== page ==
By Erin Meade
Kaiser Permanente today made a donation of approximately 50 gently used computers to various Baltimore schools and community organizations. This is the second such donation this year, and a wonderful example of our organization’s unique reach through internal and external partnerships. The donation is made after the computers are completely scrubbed of all Kaiser Permanente data and programs, then reprogrammed with software appropriate for the recipient organizations. This ensures that our organizational data is safe and there’s no risk to members or staff.
This donation is just a small part of our ongoing commitment to the youth in Baltimore and across the region. Economically disadvantaged people, particularly children, face tremendous challenges in accessing technology. In the long term, this can negatively impact academic readiness and achievement for youth who lag behind without ready access to the knowledge expansion that technology provides. Our Community Health Needs Assessment reflected this need, and made clear that education and academic readiness are key determinants of health that we must address to support health in the communities we serve.
The beneficiaries of today’s donation are:
- Moravia Park Elementary School
- Tench Tilghman Elementary/Middle School
- Stuart Hill Elementary School
- Intersection of Change – Martha’s Place Program
- Maryland Community Health Initiatives, Inc. (Penn-North)
Mike Willis, Vice President and Business Information Officer, took the time to answer some questions about this donation for us.
Q: We understand this is the second donation of Kaiser Permanente PC’s to Baltimore schools and community organizations. How did this project come about?
A: As an organization, we must update computers and other equipment to meet the needs of our physicians, clinicians, staff, and the marketplace. When this occurs, we often have the ability to provide the community with equipment that is no longer being used within our organization but can be extremely valuable to others. In this case we are providing computers with software and monitors to schools and community organizations. These computers will allow students and community members to have access to the internet for a variety of purposes, including to conduct research, look for jobs, and obtain healthcare information. Given the tremendous need that exists for computers, this provides significant benefits to the communities we serve.
Q: How were the recipients of this donation selected?
A: Our Community Benefits Department has extensive knowledge of the schools in Baltimore and the needs that exist within those settings. We were, therefore, able to get direction from them. We also reached out to organizations like Business Volunteers Maryland and One Baltimore. Based on the information we collected, we were able to determine where our donations might be of the most value.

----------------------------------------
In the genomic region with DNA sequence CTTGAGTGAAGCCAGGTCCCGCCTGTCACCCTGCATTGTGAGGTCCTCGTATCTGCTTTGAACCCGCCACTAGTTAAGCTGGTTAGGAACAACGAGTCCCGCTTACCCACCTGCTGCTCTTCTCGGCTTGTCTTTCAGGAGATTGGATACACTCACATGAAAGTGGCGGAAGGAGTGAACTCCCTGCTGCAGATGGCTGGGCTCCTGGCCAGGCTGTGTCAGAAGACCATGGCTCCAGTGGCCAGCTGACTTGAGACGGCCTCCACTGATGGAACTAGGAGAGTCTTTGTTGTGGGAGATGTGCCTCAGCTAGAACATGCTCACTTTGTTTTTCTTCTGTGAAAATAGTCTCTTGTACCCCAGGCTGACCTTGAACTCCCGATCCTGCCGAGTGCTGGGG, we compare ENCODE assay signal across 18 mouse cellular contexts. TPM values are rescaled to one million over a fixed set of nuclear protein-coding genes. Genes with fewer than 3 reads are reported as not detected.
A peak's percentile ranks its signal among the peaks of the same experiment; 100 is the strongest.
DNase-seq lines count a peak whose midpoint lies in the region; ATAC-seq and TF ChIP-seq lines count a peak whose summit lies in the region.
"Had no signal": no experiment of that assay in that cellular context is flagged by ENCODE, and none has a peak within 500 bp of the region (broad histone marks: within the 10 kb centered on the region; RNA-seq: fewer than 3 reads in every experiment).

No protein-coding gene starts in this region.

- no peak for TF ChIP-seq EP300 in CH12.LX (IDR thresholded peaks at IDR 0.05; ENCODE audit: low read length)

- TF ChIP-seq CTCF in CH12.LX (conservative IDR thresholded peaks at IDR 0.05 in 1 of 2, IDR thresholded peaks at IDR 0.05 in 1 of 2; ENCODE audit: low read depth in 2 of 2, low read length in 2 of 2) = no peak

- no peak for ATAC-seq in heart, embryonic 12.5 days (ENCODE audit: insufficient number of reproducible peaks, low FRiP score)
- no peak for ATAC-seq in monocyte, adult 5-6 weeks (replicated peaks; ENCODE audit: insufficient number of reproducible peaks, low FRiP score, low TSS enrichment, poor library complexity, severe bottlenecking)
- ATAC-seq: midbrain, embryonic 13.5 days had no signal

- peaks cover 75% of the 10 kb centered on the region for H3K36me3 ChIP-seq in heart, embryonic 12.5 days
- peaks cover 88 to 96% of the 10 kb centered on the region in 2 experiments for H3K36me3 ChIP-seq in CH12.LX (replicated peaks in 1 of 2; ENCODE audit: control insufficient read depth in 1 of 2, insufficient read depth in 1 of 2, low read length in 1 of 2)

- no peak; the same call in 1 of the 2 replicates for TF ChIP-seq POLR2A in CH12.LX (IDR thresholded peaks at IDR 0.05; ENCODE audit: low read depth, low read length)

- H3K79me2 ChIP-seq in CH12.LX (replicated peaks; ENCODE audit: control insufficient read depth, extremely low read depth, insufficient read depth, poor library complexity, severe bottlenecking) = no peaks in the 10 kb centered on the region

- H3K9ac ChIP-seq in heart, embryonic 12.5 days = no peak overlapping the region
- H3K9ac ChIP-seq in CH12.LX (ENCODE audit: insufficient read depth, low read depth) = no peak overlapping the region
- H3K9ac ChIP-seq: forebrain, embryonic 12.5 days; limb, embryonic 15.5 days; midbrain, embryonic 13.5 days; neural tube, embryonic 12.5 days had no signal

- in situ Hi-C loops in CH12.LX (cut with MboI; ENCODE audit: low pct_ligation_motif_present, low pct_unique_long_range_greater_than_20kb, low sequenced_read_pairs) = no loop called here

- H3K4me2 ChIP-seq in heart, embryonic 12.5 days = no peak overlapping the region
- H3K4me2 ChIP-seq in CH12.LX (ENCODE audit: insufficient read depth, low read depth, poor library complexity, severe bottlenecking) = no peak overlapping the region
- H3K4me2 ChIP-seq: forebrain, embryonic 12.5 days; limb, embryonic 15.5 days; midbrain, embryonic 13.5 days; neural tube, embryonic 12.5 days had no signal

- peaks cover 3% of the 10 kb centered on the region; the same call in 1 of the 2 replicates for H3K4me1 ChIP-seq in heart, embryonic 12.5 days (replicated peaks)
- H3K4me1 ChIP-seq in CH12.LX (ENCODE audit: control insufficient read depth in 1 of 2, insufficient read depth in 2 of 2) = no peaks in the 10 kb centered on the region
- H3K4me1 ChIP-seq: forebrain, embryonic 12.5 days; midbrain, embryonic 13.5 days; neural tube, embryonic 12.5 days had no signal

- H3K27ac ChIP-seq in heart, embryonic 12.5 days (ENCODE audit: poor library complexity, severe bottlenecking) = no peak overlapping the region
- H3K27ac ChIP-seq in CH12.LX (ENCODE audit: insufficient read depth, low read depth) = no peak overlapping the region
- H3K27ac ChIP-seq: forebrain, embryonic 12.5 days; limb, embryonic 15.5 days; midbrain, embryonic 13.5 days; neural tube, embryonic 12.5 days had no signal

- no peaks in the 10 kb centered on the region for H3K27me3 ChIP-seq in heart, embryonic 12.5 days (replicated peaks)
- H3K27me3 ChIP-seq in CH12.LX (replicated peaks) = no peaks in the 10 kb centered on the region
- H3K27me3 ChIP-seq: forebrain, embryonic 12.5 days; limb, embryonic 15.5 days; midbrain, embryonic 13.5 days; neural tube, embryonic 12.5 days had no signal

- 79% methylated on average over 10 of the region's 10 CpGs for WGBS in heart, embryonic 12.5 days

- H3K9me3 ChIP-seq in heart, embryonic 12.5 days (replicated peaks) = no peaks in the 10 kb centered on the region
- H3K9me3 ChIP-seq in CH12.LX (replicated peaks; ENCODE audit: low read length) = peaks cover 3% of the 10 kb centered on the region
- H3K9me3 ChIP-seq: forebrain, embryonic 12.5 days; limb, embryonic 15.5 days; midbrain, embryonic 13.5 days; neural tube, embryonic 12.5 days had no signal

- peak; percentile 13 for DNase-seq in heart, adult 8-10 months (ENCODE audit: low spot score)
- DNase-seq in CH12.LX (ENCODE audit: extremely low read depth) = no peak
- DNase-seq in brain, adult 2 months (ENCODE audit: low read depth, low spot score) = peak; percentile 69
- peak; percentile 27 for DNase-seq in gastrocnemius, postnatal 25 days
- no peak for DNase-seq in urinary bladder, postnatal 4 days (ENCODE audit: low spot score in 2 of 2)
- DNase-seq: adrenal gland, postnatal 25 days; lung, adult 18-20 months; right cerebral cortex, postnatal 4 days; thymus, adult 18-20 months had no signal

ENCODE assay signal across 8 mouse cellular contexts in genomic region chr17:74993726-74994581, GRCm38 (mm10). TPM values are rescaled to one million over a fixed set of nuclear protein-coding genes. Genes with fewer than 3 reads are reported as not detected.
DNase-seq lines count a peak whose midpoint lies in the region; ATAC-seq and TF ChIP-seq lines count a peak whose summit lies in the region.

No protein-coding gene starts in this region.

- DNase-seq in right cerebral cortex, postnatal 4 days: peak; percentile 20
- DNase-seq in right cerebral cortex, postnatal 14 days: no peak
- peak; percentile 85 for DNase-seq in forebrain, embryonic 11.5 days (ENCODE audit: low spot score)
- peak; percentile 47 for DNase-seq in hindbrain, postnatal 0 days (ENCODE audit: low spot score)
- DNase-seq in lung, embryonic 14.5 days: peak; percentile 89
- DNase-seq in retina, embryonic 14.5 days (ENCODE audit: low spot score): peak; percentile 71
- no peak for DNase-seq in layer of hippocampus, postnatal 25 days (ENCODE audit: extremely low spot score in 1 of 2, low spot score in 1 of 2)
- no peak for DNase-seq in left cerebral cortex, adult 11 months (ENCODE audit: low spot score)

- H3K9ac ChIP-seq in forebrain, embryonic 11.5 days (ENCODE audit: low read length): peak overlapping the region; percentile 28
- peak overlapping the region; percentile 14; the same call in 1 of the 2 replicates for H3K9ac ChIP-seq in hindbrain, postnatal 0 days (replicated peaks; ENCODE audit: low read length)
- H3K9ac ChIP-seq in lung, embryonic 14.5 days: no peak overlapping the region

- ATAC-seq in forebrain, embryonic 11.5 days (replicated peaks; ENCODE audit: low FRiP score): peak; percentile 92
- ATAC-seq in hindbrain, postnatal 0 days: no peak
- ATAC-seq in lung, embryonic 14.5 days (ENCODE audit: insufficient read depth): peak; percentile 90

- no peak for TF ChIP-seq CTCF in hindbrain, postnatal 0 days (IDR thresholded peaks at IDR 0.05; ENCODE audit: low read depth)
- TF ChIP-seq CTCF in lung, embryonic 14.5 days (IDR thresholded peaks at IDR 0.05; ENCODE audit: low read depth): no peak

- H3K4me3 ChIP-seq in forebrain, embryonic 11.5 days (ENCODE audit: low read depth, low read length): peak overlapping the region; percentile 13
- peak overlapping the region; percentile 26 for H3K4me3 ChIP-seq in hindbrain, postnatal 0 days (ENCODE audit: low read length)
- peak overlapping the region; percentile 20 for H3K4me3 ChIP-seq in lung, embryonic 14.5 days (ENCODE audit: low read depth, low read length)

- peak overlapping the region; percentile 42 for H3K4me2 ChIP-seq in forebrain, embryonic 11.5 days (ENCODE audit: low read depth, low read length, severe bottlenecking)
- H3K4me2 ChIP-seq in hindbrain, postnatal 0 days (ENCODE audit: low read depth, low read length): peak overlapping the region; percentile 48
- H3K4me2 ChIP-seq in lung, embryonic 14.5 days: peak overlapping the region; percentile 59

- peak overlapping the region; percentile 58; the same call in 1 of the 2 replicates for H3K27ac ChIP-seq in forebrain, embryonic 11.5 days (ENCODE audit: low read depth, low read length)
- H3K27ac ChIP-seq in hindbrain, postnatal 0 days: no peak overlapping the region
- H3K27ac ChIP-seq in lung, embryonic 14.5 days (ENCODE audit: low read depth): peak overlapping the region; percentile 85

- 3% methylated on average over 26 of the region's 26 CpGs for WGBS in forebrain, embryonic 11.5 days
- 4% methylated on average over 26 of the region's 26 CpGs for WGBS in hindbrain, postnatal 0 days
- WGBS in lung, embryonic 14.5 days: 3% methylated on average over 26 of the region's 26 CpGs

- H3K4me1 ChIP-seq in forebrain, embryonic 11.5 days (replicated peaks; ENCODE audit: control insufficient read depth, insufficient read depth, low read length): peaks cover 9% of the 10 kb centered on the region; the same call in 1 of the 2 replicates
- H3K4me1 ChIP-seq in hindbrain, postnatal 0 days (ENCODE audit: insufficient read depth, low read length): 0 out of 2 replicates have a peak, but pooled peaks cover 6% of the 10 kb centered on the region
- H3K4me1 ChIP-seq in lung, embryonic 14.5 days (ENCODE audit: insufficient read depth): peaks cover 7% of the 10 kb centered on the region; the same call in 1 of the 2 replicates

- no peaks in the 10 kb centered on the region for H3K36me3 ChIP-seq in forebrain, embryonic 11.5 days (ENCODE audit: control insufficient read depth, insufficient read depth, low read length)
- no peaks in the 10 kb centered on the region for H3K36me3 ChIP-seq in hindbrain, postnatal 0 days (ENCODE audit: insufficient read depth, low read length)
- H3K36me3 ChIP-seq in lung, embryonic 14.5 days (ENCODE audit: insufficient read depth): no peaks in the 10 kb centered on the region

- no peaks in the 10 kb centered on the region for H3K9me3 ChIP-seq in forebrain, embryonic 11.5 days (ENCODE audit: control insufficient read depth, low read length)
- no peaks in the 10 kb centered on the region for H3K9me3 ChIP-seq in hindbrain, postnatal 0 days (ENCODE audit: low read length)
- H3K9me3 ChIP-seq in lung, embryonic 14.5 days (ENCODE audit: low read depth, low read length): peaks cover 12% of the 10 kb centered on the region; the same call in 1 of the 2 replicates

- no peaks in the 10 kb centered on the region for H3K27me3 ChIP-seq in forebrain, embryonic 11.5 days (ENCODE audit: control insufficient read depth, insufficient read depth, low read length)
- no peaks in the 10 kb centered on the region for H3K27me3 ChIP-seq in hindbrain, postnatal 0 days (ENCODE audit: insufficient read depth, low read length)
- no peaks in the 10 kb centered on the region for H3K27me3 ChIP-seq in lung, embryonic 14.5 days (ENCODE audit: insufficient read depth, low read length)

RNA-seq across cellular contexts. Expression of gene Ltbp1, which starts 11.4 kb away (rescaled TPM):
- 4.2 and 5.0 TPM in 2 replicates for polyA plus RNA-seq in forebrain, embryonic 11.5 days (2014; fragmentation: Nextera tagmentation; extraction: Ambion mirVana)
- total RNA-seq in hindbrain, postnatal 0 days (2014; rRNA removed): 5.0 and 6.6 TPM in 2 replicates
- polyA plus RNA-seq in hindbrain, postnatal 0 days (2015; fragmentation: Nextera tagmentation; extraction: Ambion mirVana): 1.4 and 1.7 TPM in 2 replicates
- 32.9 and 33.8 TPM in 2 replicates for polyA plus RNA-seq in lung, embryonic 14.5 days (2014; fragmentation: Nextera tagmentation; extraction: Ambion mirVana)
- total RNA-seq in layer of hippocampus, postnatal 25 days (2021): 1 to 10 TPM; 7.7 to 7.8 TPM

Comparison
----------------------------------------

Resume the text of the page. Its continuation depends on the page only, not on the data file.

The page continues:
Q: Tell us about the partnership between IT and Community Benefit to make this happen.
A: It is an incredible partnership between IT and Community Benefit in this region. It is a perfect demonstration of the power of teamwork. Moreover, this is a prime example of how committed our employees are in developing and implementing programs that can leverage the collective resources of Kaiser Permanente.
A: It really makes me proud to work here. We are all aware of the challenges that many of those that live in the Baltimore area are facing. When you see the number of volunteers that step forward to help with their time and their hearts, it is overwhelming. The greatest feeling comes when you see firsthand how much programs like this mean to a student, teacher, member of the community, or parent.
Q: Why is it important to provide computers to these schools and organizations? What does this mean to the students and members of the community?
A: If we step back for a moment and reflect on how important access to a computer is to the way we conduct our daily lives, it is impossible to imagine functioning without one. Unfortunately many of the schools find themselves in this very position. We read so much about the digital divide that exists in many of our major cities. This initiative is a step in helping to close that gap. It provides immediate benefits that are enormous. When we make a donation of this nature, we are not just giving a computer; we are giving the ability to learn about the world, apply to college, explore the arts, or just feel connected. It is important to note that schools are also a resource center for those in the community that have similar needs including the ability to develop a resume or look for a job.